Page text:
Struggling to Hold On to Your Ex – This Might Help

Lately, I’ve been getting more and more emails from men and women who say my advice has helped them move things to a point where they are in regular contact with their ex, and things even seem to be heading towards getting back together. But for some unknown reason, their ex is still confused about how they feel and what they want. Many of the emails are asking me whether in such a situation one ought to be trying to get back together with their ex or just give up. One person asked me if it’s even possible to fight for the relationship and at the same time allow it to happen naturally.

When it comes to relationships, there is having a relationship with someone and there is struggling to hold on to a relationship you want.

What’s the difference?

When you take an object and wrap your hands around it tightly, you are communicating that you want to keep it. You are also communicating that you do not wish to let go of it. The (this is mine) energy going into holding tightly is one of control, possessiveness and constant fear of losing what you have in your hand.

This is what “struggling to hold on to a relationship” feels like. Though the fear is disguised as “I love him/her very much”, the energy in the relationship is one of anxiety, worrying, over-analyzing, needing to control or manipulate things to keep someone from leaving.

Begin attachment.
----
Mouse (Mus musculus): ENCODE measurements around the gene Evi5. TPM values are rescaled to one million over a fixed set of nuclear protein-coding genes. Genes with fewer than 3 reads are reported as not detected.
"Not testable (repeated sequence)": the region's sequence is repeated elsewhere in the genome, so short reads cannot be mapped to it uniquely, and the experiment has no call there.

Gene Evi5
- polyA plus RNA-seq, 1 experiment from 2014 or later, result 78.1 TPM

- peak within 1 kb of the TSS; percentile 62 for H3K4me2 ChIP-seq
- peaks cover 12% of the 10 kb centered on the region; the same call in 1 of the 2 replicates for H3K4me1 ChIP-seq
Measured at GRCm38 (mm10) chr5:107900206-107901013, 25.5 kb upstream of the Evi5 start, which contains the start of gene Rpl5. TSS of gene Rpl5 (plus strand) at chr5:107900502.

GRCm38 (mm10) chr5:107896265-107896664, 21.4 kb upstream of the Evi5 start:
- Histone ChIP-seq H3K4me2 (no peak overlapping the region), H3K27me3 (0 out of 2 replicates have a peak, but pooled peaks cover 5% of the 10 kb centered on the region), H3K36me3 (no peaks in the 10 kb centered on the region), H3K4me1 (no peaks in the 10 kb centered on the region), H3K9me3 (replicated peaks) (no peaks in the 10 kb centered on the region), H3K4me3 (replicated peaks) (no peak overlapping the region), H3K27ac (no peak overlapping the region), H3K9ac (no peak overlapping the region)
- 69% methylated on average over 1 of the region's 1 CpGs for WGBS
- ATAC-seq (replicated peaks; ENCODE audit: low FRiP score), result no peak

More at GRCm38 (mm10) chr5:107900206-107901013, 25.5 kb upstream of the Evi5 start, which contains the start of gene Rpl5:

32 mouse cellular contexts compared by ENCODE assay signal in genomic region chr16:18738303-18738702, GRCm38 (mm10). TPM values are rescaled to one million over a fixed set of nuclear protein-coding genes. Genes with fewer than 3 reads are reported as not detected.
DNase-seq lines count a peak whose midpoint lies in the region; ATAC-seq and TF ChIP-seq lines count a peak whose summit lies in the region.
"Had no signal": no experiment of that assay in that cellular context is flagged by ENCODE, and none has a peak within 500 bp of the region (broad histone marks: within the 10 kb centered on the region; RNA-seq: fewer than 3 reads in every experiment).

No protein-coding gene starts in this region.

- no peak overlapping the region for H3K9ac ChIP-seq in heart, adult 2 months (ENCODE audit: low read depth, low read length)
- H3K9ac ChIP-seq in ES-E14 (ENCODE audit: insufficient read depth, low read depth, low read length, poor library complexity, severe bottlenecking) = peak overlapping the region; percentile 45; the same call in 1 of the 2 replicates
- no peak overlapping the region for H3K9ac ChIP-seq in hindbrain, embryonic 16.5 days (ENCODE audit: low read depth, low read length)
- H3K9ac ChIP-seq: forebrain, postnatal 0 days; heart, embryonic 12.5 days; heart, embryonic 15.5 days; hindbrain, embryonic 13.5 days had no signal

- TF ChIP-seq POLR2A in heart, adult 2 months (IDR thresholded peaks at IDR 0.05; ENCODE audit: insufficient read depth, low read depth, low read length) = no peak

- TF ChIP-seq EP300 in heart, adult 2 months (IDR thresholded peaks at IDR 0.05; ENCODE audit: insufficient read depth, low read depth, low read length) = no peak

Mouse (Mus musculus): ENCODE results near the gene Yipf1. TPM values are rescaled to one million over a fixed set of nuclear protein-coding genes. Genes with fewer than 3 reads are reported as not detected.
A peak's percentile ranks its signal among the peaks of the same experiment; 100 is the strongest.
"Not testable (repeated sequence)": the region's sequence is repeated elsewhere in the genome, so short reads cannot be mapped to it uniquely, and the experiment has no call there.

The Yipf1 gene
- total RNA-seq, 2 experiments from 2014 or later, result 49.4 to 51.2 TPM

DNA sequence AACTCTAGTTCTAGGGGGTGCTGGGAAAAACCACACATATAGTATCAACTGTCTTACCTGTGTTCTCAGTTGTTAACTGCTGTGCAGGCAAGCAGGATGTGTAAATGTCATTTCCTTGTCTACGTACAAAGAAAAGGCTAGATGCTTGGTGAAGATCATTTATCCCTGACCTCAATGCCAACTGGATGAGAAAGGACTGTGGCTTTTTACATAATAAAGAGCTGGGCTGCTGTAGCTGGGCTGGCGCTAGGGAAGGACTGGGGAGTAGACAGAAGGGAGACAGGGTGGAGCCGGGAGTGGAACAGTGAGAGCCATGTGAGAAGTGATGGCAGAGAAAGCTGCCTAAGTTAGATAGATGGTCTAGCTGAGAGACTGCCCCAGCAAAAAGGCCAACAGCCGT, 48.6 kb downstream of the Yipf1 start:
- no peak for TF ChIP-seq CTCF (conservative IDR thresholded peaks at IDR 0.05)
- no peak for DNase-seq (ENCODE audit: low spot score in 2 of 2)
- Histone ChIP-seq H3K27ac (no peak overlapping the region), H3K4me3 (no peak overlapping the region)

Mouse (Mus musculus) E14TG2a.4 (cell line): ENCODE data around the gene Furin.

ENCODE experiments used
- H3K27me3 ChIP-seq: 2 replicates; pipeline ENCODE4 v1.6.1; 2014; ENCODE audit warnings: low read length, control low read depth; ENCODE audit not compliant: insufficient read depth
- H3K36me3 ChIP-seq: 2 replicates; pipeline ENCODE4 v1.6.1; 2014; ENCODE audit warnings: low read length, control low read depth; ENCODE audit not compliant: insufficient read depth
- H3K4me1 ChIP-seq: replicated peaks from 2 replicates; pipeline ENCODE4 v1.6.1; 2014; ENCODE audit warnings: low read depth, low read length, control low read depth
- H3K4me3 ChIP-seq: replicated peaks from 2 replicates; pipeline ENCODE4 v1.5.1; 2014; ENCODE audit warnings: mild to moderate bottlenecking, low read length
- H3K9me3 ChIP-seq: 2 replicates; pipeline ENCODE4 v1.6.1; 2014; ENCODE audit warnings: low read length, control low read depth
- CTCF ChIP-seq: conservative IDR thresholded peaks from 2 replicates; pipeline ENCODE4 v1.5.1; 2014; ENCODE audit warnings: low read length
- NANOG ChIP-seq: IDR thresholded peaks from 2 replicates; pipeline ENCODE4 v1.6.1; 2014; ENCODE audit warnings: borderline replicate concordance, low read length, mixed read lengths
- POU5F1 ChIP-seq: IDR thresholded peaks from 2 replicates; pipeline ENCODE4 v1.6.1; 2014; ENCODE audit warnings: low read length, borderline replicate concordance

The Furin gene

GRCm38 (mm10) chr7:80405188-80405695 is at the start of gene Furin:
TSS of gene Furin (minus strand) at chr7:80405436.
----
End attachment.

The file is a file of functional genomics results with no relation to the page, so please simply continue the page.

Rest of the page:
Despite your trying so hard to make the relationship work, make the other person feel loved and/or manipulate their emotions (i.e. make them jealous, use guilt or ultimatums), in the end, they end up leaving.

When you  open your palm and let the object rest on it, you are communicating that you want to keep it. You are also communicating that you are willing to let go of it, if you have to. The energy is one of openness, ease and effortlessness.

This is what having a relationship in which you are not struggling to hold on to someone feels like. The energy in the relationship is one of openness, ease and effortlessness. The words “I love him/her very much” are devoid of fear or need to control, possess or manipulate to keep the other person from leaving.

How do you know you are struggling to hold onto a relationship versus having a relationship?

  • You feel anxious more often than calm and relaxed
  • You worry about the relationship (and the other person leaving) more often than feel confident about the love you have for each other
  • You over-analyze (and scrutinize) the relationship more often than going with the flow
  • You feel the need to control or manipulate things more often than letting things unfold naturally
  • You are in “can’t live without but can’t live with” type of relationship
  • You are more of relationship coach or couple’s therapist than a lover and partner

Sometimes the simple act of loosening your grip on a relationship is what turns struggling to hold on to a relationship (and to someone) to having a relationship with them.

Don’t just take my word for it, try it for yourself – and for your relationship.

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